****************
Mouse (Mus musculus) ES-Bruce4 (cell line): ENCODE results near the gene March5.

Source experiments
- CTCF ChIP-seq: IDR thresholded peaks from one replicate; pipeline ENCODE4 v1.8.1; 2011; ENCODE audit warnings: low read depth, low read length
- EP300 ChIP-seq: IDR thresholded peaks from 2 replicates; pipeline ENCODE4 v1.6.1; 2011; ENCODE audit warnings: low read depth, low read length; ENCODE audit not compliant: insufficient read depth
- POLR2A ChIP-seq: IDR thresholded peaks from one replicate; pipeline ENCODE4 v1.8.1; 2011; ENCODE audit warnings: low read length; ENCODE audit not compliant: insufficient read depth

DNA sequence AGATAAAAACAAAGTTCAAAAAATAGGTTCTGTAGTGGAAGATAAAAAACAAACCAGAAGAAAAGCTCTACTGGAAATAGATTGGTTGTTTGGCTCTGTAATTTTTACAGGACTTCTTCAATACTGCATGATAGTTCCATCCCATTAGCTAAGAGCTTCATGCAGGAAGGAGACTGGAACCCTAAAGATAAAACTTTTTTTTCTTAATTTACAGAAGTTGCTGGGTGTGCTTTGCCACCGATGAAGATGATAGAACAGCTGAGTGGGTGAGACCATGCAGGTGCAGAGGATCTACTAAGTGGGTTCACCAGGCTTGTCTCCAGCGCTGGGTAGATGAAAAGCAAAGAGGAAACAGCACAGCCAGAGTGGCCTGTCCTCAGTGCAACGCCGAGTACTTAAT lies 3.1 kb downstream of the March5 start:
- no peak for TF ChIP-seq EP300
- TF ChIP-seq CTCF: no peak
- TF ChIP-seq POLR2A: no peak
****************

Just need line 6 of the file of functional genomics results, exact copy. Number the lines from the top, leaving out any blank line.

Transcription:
DNA sequence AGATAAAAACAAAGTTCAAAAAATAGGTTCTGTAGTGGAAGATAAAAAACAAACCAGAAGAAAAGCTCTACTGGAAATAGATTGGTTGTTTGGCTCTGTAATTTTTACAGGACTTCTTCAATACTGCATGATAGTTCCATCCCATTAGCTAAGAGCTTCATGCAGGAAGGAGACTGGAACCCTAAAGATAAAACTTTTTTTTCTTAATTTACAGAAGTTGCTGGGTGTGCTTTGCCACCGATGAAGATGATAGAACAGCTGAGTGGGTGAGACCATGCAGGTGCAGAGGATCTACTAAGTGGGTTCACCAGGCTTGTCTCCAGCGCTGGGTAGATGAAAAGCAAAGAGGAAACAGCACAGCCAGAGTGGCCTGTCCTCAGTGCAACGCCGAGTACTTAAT lies 3.1 kb downstream of the March5 start: